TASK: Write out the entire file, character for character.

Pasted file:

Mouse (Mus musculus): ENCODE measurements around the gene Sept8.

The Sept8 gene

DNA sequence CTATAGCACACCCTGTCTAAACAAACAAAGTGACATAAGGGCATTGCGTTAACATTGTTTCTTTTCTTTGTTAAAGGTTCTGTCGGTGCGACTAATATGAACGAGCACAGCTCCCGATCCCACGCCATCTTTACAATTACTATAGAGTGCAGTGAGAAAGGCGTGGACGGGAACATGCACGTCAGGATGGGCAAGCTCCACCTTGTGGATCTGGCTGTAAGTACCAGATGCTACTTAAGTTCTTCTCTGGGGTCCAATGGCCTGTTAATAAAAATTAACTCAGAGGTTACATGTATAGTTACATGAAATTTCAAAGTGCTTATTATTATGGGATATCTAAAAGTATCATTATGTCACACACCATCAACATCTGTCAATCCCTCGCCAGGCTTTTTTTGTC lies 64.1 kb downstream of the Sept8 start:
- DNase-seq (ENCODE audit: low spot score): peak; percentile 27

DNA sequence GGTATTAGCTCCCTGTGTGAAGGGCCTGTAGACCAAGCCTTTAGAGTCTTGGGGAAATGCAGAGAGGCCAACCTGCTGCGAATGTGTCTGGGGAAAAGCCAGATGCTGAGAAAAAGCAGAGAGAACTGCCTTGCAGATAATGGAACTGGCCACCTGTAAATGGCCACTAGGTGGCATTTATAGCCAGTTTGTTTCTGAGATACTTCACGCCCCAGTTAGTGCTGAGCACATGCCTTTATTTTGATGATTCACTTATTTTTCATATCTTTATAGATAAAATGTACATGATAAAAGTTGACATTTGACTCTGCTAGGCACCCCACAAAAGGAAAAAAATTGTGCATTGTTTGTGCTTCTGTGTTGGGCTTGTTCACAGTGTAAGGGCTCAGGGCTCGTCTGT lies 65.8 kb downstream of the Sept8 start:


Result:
Mouse (Mus musculus): ENCODE measurements around the gene Sept8.

The Sept8 gene

DNA sequence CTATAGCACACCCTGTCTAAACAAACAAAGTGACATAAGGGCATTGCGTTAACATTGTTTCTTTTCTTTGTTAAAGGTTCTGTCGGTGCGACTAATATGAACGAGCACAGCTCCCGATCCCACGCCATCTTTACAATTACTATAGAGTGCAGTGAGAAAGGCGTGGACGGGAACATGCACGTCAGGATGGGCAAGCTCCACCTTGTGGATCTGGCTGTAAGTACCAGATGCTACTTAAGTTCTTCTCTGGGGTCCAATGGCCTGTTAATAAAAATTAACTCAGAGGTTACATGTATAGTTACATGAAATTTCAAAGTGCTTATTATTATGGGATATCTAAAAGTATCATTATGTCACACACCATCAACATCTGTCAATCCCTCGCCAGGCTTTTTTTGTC lies 64.1 kb downstream of the Sept8 start:
- DNase-seq (ENCODE audit: low spot score): peak; percentile 27

DNA sequence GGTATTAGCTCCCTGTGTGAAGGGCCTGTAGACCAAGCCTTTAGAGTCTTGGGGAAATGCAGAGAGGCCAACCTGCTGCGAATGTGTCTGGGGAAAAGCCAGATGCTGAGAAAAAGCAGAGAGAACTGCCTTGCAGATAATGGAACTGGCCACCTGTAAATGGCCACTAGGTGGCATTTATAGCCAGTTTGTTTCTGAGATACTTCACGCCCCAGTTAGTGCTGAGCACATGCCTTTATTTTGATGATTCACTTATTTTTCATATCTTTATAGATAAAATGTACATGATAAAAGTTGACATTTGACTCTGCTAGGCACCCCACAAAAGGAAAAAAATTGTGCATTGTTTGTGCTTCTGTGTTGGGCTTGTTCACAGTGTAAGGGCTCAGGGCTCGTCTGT lies 65.8 kb downstream of the Sept8 start: